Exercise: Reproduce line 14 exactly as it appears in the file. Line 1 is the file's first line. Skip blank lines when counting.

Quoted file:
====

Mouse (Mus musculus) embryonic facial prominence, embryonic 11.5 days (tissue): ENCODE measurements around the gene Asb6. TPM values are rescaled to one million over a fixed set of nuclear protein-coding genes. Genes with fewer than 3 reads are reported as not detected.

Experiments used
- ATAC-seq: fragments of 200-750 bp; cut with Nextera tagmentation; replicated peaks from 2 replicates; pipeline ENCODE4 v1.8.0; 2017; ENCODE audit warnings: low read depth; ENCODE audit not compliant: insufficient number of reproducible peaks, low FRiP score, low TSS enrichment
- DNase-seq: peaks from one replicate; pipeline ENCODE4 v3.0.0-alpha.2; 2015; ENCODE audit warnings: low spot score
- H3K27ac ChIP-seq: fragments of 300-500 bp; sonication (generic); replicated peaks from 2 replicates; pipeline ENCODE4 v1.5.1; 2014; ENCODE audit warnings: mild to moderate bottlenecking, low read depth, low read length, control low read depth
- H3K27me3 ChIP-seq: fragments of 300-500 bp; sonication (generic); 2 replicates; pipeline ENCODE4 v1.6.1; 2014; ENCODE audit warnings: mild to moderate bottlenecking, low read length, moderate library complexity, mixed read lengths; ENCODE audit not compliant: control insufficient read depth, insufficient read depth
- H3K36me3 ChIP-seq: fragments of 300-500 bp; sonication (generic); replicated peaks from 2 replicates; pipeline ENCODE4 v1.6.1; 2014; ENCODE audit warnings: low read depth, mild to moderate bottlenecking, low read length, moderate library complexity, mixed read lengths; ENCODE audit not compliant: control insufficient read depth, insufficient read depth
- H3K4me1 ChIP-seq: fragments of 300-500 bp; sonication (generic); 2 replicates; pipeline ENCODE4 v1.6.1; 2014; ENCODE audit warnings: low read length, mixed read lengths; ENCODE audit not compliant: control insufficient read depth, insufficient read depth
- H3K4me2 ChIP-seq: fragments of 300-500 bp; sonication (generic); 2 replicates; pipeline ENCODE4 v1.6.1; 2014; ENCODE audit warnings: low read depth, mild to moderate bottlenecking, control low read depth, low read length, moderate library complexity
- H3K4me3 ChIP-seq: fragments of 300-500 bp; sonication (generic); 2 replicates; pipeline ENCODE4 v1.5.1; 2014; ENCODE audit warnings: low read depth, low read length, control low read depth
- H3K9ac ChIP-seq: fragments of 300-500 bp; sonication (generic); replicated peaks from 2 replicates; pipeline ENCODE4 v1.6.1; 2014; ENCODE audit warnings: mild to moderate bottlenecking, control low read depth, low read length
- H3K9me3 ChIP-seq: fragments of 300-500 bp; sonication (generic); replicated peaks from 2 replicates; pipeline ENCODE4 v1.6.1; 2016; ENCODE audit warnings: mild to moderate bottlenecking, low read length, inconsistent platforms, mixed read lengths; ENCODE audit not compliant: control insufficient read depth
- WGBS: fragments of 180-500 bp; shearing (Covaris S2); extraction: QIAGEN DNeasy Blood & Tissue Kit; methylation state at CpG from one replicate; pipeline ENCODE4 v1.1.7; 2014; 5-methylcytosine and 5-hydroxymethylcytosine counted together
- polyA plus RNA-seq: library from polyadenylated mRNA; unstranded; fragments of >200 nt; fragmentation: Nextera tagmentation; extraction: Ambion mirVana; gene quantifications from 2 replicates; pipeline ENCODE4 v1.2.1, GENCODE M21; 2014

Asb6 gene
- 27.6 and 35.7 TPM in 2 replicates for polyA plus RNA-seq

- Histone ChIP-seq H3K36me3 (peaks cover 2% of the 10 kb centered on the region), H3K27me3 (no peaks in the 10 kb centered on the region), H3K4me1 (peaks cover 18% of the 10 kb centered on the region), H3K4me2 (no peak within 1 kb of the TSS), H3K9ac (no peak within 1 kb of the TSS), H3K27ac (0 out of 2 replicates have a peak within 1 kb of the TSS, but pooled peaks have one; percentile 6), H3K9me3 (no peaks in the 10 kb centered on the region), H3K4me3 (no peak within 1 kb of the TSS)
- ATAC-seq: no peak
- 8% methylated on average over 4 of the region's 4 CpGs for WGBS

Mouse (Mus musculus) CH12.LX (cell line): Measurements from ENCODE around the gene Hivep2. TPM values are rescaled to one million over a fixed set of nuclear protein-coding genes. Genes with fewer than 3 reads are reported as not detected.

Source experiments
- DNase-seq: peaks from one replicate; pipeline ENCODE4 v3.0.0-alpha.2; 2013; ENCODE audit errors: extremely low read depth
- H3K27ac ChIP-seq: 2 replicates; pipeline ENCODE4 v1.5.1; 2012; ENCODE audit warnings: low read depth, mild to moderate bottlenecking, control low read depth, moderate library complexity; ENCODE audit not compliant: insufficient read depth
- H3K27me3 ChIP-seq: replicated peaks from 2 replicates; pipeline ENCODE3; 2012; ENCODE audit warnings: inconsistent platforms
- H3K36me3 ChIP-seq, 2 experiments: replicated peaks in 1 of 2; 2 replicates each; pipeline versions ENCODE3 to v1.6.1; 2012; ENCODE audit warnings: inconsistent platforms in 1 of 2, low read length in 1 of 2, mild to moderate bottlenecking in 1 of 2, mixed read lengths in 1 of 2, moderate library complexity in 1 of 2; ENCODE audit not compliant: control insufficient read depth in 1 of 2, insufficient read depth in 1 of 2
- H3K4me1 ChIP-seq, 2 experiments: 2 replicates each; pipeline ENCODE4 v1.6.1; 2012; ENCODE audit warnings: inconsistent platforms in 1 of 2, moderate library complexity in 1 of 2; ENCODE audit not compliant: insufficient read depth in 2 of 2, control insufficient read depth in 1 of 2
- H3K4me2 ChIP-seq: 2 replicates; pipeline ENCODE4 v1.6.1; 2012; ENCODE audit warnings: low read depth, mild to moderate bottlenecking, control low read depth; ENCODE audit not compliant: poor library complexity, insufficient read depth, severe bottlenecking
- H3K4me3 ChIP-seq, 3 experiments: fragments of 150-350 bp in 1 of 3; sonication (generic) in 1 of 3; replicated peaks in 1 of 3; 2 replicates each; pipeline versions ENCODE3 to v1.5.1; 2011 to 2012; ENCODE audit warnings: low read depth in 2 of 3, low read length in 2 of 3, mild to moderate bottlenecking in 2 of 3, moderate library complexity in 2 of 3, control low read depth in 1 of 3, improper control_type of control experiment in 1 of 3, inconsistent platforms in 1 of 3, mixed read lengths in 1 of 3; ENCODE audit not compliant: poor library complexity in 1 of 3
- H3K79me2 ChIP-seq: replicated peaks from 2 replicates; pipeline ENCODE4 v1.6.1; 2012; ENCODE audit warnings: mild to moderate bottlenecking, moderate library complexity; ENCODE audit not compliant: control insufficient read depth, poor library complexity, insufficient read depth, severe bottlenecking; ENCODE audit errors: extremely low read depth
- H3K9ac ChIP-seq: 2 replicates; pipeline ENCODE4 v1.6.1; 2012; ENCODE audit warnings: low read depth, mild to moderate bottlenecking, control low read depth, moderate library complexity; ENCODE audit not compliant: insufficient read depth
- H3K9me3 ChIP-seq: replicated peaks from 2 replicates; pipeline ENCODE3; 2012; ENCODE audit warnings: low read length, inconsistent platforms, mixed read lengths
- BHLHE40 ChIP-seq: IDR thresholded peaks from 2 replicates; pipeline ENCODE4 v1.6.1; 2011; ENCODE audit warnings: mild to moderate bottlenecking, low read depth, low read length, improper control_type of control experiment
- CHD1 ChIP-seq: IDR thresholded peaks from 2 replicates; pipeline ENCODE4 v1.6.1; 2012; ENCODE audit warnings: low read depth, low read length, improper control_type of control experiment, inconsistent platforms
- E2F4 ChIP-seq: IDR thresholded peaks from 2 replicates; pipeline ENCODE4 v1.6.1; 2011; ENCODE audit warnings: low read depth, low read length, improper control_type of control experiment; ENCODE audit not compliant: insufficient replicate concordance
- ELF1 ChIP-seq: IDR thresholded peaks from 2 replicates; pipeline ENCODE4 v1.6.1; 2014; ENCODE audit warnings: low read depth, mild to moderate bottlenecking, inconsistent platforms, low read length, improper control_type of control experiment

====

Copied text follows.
- polyA plus RNA-seq: library from polyadenylated mRNA; unstranded; fragments of >200 nt; fragmentation: Nextera tagmentation; extraction: Ambion mirVana; gene quantifications from 2 replicates; pipeline ENCODE4 v1.2.1, GENCODE M21; 2014